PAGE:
Run A Quick, Local WP_Query Injection With A Closure Through Post Clauses Filters

We use the posts to posts (p2p) plugin a lot for building relationships between posts and post types. Occasionally you will have a query to get connected posts that will return multiple copies of the same post. So I worked out this method to handle that efficiently.

This method can be used for more than just query injections but that seems to be where I find myself doing it most. Sometimes you need a tweak to a get_posts or a new WP_Query but it’s so localized to the particular function it is in that it’s best to just take care of it there. No need to build out a class to handle it, just give this a shot.

Being Efficient

When coding, avoiding unnecessary sql queries and loops with conditionals is at the top of the list in keeping your site’s speed as optimized as possible. I had a query that was pulling in duplicate copies of posts thanks to the way p2p works. I could certainly just loop through the results and build a new array of distinct articles but that would be wasting processor power and making my query return far more than I needed.

I needed to do this right. So my thought was to filter into the query and adjust the sql before it ran. There’s a multitude of ways to do that but I also felt that this was so unique to this particular function that building out a class or a helper function to do it was unnecessary and would involve too much code for a simple task.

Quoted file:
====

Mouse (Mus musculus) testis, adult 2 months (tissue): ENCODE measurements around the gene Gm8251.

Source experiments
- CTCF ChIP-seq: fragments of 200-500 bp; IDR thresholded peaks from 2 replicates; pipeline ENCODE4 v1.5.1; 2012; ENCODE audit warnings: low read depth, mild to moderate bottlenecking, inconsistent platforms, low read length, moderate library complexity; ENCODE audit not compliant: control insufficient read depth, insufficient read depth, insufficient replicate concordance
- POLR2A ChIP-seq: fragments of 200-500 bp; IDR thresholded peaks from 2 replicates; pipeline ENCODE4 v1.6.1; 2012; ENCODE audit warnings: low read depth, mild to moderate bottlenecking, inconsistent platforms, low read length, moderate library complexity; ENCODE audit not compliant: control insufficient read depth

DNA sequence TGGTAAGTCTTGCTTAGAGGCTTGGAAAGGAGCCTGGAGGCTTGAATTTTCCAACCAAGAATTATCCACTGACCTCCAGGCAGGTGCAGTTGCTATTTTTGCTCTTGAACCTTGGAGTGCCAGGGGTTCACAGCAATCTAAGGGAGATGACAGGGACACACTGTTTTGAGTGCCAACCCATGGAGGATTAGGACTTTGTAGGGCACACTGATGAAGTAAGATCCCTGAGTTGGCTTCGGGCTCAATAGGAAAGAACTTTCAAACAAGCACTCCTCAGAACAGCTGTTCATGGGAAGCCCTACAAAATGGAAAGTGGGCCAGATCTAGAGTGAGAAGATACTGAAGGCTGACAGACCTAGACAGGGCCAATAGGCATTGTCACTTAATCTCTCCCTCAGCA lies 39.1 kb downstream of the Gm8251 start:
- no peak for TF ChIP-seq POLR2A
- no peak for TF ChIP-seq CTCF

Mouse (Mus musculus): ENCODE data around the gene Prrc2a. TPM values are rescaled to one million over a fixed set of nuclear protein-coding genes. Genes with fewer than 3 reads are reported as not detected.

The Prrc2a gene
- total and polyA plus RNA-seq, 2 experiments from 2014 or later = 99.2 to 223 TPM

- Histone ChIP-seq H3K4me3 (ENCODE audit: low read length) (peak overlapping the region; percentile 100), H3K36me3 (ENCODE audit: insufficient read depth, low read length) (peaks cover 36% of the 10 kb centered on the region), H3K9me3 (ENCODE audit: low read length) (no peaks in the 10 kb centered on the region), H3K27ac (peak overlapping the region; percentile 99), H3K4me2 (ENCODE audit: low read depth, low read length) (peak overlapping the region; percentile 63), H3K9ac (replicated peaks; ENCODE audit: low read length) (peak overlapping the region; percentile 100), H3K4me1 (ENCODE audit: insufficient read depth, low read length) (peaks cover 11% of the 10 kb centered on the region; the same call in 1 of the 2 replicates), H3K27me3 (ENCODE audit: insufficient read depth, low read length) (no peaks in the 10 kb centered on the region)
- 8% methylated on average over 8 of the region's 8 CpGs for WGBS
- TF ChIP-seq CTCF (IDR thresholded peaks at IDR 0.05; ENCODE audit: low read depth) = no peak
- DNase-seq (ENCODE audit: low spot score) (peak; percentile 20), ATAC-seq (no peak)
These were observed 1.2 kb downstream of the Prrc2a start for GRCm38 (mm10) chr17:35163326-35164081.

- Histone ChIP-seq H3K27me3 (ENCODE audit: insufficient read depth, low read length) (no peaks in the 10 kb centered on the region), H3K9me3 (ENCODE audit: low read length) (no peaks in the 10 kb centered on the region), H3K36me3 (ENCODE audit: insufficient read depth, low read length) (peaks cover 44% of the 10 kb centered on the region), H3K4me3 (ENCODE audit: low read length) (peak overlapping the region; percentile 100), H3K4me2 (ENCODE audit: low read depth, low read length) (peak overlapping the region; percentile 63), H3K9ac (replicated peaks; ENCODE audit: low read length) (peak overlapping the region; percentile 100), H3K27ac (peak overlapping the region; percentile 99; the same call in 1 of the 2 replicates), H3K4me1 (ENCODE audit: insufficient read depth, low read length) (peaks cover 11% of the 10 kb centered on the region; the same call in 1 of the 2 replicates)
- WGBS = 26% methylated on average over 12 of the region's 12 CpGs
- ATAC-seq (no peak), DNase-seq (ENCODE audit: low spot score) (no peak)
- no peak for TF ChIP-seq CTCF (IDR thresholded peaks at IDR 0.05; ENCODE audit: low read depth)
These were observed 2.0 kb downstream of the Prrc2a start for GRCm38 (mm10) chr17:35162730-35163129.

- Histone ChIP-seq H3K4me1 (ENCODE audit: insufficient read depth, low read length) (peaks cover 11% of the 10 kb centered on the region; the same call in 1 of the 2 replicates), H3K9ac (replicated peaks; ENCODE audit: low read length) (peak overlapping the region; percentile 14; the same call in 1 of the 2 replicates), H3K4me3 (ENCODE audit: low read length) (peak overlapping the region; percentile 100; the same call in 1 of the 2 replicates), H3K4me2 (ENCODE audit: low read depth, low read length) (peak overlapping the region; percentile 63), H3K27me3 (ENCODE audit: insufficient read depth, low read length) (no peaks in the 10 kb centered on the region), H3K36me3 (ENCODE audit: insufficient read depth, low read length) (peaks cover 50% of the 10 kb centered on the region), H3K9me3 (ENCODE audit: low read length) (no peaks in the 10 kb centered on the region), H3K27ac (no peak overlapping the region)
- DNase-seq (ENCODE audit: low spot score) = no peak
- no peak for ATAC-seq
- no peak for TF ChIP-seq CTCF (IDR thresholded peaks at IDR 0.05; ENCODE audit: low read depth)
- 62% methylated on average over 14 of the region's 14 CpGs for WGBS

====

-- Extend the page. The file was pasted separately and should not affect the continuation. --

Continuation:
So the goal is to slap an sql clause filter on before the query and make sure that filter was removed before any other queries ran.

Choosing The Clause Filter

So the simplest filter would be to use ‘posts_distinct’ and return “DISTINCT.” This puts a DISTINCT string right after the SELECT statement. It works great for a typical query but when you have a complex JOIN query sometimes it just won’t work.

I toyed with the ‘posts_fields’ filter, but didn’t get far and never got the results I was after. I finally realized the sql I was invoking through p2p and WP_Query was needing a GROUP BY piece to group the results by post ID and remove duplicates.

function groupby( $groupby ) {
    global $wpdb;
    return "{$wpdb->posts}.ID";
}

Now I just needed to implement my filter somewhere.

Add Filter, Remove Filter

We need to make sure our filter only hits this single query we are running. What we can do is this: